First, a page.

I was happy to learn that Babaji had directed my steps to Sri Yukteswar, yet it was hard for me to visualize myself in the remote West, away from my beloved guru and the simple hermitage peace.
“Babaji then spoke of the Bhagavad Gita,” Sri Yukteswar went on. “To my astonishment, he indicated by a few words of praise that he was aware of the fact that I had written interpretations on various Gita chapters.
“‘At my request, Swamiji, please undertake another task,’ the great master said. ‘Will you not write a short book on the underlying basic unity between the Christian and Hindu scriptures? Show by parallel references that the inspired sons of God have spoken the same truths, now obscured by men’s sectarian differences.’
“‘Maharaj,’ I answered diffidently, ‘what a command! Shall I be able to fulfill it?’
“Babaji laughed softly. ‘My son, why do you doubt?’ he said reassuringly. ‘Indeed, Whose work is all this, and Who is the Doer of all actions? Whatever the Lord has made me say is bound to materialize as truth.’
“I deemed myself empowered by the blessings of the saint, and agreed to write the book. Feeling reluctantly that the parting-hour had arrived, I rose from my leafy seat.
“‘Do you know Lahiri?’ the master inquired. ‘He is a great soul, isn’t he? Tell him of our meeting.’ He then gave me a message for Lahiri Mahasaya.
“After I had bowed humbly in farewell, the saint smiled benignly. ‘When your book is finished, I shall pay you a visit,’ he promised. ‘Good-by for the present.’
“I left Allahabad the following day and entrained for Benares. Reaching my guru’s home, I poured out the story of the wonderful saint at the Kumbha Mela.
“‘Oh, didn’t you recognize him?’ Lahiri Mahasaya’s eyes were dancing with laughter. ‘I see you couldn’t, for he prevented you. He is my incomparable guru, the celestial Babaji!’
“‘Babaji!’ I repeated, awestruck. ‘The Yogi-Christ Babaji! The invisible-visible savior Babaji! Oh, if I could just recall the past and be once more in his presence, to show my devotion at his lotus feet!’
“‘Never mind,’ Lahiri Mahasaya said consolingly. ‘He has promised to see you again.’
…“I soon left Benares, and set to work in Serampore on the scriptural writings requested by Babaji,” Sri Yukteswar continued… “The morning after I had concluded my literary efforts, I went to the Rai Ghat here to bathe in the Ganges… There, under the shade of the banyan, and surrounded by a few disciples, sat the great Babaji!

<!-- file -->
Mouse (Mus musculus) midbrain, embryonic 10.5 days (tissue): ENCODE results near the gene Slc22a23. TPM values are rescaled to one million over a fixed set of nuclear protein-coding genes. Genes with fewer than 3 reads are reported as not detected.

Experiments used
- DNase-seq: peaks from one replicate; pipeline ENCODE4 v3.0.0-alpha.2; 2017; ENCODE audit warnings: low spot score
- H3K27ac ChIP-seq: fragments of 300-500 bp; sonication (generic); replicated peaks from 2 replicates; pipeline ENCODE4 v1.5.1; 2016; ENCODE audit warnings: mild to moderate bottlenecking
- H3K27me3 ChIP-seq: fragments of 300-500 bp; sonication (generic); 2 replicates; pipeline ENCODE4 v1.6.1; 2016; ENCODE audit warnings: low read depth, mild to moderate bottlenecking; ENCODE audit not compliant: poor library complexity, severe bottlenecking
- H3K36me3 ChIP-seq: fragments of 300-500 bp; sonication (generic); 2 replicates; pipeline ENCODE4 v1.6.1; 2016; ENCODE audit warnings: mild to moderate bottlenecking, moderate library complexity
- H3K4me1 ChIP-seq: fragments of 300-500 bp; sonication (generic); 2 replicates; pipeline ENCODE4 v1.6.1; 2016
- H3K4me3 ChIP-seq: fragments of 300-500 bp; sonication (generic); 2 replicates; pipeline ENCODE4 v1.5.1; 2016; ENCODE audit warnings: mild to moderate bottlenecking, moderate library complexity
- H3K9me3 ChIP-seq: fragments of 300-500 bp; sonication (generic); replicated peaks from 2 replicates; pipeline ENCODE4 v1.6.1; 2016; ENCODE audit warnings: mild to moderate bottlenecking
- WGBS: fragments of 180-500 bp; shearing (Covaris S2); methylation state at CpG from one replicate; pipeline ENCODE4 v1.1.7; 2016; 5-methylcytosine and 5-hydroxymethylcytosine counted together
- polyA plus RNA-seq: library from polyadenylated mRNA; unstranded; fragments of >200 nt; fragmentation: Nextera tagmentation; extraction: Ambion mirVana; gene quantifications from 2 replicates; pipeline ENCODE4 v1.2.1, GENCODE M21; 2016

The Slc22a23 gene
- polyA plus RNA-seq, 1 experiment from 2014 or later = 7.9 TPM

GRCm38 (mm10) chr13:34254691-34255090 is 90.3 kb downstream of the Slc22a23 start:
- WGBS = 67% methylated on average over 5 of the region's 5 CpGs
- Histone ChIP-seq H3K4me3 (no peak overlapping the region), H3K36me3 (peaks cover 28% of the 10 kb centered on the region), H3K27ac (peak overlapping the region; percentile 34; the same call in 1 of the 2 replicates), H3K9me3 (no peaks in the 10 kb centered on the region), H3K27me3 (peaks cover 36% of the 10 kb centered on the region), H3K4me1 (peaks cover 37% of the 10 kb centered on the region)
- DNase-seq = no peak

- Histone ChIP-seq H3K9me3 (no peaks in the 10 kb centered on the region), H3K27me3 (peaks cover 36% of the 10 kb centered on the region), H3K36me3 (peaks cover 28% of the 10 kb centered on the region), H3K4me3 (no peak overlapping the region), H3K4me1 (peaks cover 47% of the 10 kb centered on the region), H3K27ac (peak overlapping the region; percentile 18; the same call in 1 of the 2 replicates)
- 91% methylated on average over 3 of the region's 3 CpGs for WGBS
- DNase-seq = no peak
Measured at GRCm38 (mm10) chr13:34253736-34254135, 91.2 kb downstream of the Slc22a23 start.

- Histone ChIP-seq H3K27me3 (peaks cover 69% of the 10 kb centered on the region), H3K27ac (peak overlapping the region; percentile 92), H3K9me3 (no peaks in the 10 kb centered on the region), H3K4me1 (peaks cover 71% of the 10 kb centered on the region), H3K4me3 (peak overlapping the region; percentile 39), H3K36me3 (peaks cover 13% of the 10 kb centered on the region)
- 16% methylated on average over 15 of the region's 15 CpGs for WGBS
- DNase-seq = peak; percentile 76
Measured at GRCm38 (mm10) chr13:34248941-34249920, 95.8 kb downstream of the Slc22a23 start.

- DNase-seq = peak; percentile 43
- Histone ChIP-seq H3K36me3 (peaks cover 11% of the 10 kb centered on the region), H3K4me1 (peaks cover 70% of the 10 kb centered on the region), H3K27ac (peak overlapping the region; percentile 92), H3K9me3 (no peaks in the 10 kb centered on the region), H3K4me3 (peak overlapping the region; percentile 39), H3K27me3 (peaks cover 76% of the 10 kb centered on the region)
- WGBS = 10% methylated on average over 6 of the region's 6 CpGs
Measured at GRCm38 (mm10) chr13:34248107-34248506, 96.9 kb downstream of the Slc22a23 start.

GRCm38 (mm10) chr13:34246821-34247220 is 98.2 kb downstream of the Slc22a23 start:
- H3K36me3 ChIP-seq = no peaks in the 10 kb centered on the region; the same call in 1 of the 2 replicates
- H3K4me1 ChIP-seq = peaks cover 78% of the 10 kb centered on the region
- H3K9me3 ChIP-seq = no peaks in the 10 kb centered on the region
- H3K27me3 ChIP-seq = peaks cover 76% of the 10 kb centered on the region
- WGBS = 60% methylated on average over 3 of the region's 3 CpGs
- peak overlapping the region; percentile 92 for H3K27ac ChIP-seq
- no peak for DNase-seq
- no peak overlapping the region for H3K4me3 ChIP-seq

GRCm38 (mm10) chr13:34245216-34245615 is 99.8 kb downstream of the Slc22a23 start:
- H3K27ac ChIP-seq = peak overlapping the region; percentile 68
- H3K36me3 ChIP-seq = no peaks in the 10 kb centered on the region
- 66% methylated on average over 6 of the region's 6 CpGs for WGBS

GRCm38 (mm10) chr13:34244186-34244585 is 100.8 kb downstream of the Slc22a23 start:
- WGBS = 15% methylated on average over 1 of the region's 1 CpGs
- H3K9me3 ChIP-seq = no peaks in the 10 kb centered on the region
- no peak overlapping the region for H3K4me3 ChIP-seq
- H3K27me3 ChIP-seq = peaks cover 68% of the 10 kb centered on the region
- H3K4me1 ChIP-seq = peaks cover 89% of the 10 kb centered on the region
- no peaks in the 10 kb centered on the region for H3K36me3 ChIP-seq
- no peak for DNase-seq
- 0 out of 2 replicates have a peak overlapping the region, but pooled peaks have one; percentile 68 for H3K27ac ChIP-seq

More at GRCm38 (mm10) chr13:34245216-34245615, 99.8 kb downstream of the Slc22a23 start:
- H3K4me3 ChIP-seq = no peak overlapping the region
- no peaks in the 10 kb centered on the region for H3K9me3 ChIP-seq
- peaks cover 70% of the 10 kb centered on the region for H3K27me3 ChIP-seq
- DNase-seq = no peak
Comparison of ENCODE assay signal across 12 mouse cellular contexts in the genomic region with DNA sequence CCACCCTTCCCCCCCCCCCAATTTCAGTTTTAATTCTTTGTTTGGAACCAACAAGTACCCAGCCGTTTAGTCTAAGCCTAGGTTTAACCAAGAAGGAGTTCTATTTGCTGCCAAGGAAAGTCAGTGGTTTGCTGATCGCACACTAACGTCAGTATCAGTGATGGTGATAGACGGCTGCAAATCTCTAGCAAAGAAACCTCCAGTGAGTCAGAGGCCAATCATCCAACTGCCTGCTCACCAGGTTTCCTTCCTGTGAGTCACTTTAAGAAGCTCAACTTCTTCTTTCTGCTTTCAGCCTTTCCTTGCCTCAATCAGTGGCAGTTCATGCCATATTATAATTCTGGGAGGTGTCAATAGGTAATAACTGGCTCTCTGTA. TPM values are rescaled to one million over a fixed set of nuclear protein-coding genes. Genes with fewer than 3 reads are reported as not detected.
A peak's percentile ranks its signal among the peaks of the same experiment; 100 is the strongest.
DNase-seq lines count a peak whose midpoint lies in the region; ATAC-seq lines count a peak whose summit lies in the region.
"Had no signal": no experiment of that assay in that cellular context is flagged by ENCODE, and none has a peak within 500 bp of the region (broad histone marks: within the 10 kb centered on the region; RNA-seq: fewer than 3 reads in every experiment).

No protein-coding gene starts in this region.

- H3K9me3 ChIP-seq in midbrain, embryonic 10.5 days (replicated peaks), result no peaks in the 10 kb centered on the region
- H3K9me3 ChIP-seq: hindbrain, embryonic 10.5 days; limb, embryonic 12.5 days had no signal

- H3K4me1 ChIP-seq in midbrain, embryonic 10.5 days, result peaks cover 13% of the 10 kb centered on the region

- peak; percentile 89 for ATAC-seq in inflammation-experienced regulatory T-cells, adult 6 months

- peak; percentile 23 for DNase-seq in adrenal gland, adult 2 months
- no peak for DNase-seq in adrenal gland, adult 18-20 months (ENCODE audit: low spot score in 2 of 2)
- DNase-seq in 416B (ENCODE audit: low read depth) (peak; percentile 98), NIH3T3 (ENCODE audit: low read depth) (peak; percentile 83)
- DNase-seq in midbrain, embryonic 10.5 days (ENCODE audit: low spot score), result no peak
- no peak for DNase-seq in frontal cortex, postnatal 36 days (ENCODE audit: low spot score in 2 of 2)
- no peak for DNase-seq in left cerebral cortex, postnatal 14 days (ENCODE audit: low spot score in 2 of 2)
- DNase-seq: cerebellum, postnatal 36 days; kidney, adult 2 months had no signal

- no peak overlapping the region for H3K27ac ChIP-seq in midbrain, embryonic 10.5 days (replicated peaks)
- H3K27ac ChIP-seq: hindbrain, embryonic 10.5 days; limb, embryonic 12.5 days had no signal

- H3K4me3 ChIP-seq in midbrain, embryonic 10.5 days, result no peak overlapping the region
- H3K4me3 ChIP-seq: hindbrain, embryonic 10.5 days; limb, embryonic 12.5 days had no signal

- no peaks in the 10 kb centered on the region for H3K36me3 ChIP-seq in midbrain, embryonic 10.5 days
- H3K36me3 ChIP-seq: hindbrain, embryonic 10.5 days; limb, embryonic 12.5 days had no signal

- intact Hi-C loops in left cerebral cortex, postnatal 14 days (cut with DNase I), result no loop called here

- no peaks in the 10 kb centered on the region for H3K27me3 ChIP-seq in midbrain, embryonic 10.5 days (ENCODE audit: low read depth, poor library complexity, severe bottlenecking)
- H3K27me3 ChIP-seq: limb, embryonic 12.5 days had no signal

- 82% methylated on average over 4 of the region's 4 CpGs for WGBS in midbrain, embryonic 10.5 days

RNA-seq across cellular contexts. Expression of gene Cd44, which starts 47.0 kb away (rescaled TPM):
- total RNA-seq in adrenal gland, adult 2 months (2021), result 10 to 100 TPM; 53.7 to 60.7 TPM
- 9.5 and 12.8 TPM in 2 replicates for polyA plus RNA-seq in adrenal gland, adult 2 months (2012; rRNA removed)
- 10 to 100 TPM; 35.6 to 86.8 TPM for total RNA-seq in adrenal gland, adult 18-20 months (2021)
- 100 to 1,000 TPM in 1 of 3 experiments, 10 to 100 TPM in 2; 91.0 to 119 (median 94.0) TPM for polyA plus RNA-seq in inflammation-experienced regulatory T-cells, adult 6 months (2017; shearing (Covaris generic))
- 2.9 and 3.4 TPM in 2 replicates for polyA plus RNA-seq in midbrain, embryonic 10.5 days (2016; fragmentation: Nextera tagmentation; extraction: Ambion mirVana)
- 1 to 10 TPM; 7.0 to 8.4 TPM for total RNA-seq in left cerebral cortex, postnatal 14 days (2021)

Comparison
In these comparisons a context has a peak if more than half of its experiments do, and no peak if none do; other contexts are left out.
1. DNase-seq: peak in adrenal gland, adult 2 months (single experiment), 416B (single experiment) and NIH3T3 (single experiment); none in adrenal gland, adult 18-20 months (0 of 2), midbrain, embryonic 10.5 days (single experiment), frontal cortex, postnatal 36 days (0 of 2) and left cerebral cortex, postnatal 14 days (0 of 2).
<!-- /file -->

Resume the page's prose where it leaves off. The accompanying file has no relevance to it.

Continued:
“‘Greetings, Swamiji!’ The beautiful voice of the master rang out to assure me I was not dreaming. ‘I see you have successfully completed your book. As I promised, I am here to thank you.’
“With a fast-beating heart, I prostrated myself fully at his feet. ‘Param-guruji,’ I said imploringly, ‘will you and your chelas not honor my near-by home with your presence?’
“The supreme guru smilingly declined. ‘No, child,’ he said, ‘we are people who like the shelter of trees; this spot is quite comfortable.’
“‘Please tarry awhile, Master.’ I gazed entreatingly at him. ‘I shall be back at once with some special sweetmeats.’
“When I returned in a few minutes with a dish of delicacies, lo! the lordly banyan no longer sheltered the celestial troupe. I searched all around the ghat, but in my heart I knew the little band had already fled on etheric wings.
“I was deeply hurt. ‘Even if we meet again, I would not care to talk to him,’ I assured myself. ‘He was unkind to leave me so suddenly.’ This was a wrath of love, of course, and nothing more.
“A few months later I visited Lahiri Mahasaya in Benares. As I entered his little parlor, my guru smiled in greeting.
“‘Welcome, Yukteswar,’ he said. ‘Did you just meet Babaji at the threshold of my room?’
“‘Why, no,’ I answered in surprise.
“‘Come here.’ Lahiri Mahasaya touched me gently on the forehead; at once I beheld, near the door, the form of Babaji, blooming like a perfect lotus.
“I remembered my old hurt, and did not bow. Lahiri Mahasaya looked at me in astonishment.
“The divine guru gazed at me with fathomless eyes. ‘You are annoyed with me.’
“‘Sir, why shouldn’t I be?’ I answered. ‘Out of the air you came with your magic group, and into the thin air you vanished.’
“‘I told you I would see you, but didn’t say how long I would remain.’ Babaji laughed softly. ‘You were full of excitement. I assure you that I was fairly extinguished in the ether by the gust of your restlessness.’
“I was instantly satisfied by this unflattering explanation. I knelt at his feet; the supreme guru patted me kindly on the shoulder.
“‘Child, you must meditate more,’ he said. ‘Your gaze is not yet faultless — you could not see me hiding behind the sunlight.’ With these words in the voice of a celestial flute, Babaji disappeared into the hidden radiance.